Muscle spasms are commonly felt as a physiological response to overexertion, fatigue or pain and can be treated with neck spasm exercises. However, sometimes muscle spasms are indicative of a more severe condition.
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The Causes of Muscle Spasms
Muscle spasms are defined as a sudden involuntary contraction of one or multiple muscles. These muscle spasms are often painful and can result from unnaturally continuous muscle contraction, according to the North American Spine Society.
Either smooth muscles or skeletal muscles of the limbs and spine can be involved in muscle spasms. The muscles of the neck, also known as the cervical muscles, are skeletal muscles.
Cervical muscle spasms can occur with a muscle injury or overuse. For example, if you have not warmed up appropriately before exercise. Muscle spasms can also happen if you do not have a proper electrolyte balance and are depleted of essential nutrients. In this case, muscle spasms can be treated with rest, gentle stretching and adequate hydration and nutrition.
If your cervical muscle spasms are chronic, meaning that they continue for a long time, then there may be a more serious medical issue. Persistent muscle spasms can be due to hormonal problems, nutritional deficiencies, vascular or toxic metabolic issues, as explained by the North American Spine Society.
Underlying neurological diseases such as spinal stenosis or a major disc herniation can interfere with signals from nerves to the spinal cord and cause muscle spasms. If you experience chronic muscle spasms, be sure to speak to a healthcare provider.
Cervical Muscle Spasm Exercises
According to an October 2014 article published in the Open Orthopedics Journal, treatment for neck pain and spasms traditionally includes rest, physiotherapy, manual therapy and strengthening exercises.
A December 2015 article published in the Annals of Rehabilitation Medicine concluded that a combination of stretching and strengthening exercises could help reduce muscle spasms caused by neck pain.
The study participants performed a program that consisted of walking for two hours in the forest every morning for five days, as well as an exercise program containing a 10-minute warm-up, 30 minutes of exercise and a 10-minute cool down.
The warm-up consisted of light full-body stretching, including the cervical and shoulder region. Stretching and strengthening exercises focusing on cervical and shoulder areas comprised the main activity. The cool down exercise involved only stretching.
Significant improvement occurred as a result of this program, showing a substantial reduction in the number of pain trigger points in the posterior neck region.
Although the exact exercises performed in this study are not provided, a similar review published in May 2013 in the Journal of Physical Therapy Science on high school students' neck pain, including spasms, provides neck muscle spasm stretches. This study showed significant improvement compared to the control group who did not perform the exercises.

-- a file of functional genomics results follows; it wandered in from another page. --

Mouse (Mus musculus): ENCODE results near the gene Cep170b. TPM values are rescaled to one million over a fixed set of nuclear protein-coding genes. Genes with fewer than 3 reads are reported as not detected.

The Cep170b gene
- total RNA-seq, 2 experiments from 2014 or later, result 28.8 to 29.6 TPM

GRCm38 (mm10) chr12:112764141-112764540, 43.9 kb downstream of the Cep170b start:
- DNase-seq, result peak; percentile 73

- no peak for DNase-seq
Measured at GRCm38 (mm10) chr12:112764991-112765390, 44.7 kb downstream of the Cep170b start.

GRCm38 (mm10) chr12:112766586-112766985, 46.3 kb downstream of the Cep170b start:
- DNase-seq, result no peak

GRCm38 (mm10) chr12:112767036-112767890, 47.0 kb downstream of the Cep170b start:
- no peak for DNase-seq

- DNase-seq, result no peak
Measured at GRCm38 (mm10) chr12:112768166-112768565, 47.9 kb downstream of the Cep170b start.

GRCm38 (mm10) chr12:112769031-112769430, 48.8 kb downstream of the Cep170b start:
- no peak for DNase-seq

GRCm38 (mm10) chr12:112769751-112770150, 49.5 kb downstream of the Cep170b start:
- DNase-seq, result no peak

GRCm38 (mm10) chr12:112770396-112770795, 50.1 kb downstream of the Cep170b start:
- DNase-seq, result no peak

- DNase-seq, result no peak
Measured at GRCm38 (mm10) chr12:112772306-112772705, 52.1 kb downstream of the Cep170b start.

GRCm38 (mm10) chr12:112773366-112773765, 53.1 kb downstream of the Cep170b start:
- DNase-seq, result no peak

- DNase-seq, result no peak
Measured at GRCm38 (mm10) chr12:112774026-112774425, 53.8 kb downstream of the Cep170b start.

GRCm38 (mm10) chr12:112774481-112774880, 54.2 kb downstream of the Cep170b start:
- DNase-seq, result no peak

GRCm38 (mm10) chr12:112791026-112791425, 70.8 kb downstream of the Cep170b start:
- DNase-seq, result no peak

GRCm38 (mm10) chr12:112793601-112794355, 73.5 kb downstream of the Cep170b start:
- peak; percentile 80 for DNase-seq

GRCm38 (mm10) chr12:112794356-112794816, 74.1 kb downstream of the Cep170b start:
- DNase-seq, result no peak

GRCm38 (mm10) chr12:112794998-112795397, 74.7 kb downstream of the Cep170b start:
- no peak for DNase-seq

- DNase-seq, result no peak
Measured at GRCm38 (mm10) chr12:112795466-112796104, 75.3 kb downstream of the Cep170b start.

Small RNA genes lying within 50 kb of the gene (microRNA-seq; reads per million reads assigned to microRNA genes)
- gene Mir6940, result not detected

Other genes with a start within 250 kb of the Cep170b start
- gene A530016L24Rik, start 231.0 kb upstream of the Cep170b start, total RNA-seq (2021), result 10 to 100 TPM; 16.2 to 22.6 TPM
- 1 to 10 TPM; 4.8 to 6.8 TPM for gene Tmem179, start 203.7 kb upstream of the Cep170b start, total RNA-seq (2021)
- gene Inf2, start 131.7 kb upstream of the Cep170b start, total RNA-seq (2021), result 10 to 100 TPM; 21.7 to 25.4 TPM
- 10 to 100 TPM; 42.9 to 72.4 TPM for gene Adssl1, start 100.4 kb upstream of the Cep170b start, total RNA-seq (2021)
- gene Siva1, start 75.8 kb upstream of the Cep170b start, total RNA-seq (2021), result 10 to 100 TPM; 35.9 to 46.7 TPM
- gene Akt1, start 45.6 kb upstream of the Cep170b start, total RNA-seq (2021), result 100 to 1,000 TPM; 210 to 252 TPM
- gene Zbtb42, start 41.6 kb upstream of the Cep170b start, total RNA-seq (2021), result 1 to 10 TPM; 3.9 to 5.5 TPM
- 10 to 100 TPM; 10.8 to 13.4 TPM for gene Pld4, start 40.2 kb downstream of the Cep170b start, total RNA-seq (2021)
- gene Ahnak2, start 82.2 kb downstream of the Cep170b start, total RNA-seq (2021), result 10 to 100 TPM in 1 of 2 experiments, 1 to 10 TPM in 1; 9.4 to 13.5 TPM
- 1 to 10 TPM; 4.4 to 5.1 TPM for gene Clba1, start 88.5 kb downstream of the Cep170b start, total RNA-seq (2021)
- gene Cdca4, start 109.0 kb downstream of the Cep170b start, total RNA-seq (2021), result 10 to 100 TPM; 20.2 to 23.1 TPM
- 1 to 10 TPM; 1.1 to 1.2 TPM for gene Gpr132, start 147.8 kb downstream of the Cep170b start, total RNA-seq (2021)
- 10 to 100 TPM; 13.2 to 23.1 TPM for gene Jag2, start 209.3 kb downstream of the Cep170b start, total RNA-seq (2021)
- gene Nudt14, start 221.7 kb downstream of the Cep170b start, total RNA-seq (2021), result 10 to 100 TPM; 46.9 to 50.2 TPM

Seven-Step Neck Muscle Training
The neck muscle training stretch provided to the study participants included seven motions. Increase the time spent holding each stretch by two to three seconds every two to three days until you reach 25 seconds.
- With hands clasped, stretch your arms straight upward while looking at your hands hold this for 10 seconds.
- Place your hands on your shoulders and push out your chest with your head tilted backward.
- Slowly turn your head horizontally while looking straight in front of you and stop when you've reached your full range of motion. Repeat on both the right and the left side.
- Throwing back your head, turn it until it has reached the fully stretched point. Repeat on the right and left side.
- Lower your head and turn it until it has reached its full range of motion. Repeat on the right and left side.
- Place one of your hands over your shoulder and grasp the elbow of the turned hand with the other hand over the head and slowly pull it inward until it has reached the fully stretched point. Repeat for the right and the left side.
- Straighten the upper part of your body and slowly raise both of your arms with your hands clasped.
- Open Orthopaedics Journal: "Chronic Neck Pain: Making the Connection Between Capsular Ligament Laxity and Cervical Instability"
- North American Spine Society: "Muscle Spasms"
- Journal of Physical Therapy Science: "Effects of Neck Exercise on High-School Students’ Neck–Shoulder Posture"
- Annals of Rehabilitation Medicine: "Relief of Chronic Posterior Neck Pain Depending on the Type of Forest Therapy: Comparison of the Therapeutic Effect of Forest Bathing Alone Versus Forest Bathing With Exercise"
Is this an emergency? If you are experiencing serious medical symptoms, please see the National Library of Medicine’s list of signs you need emergency medical attention or call 911.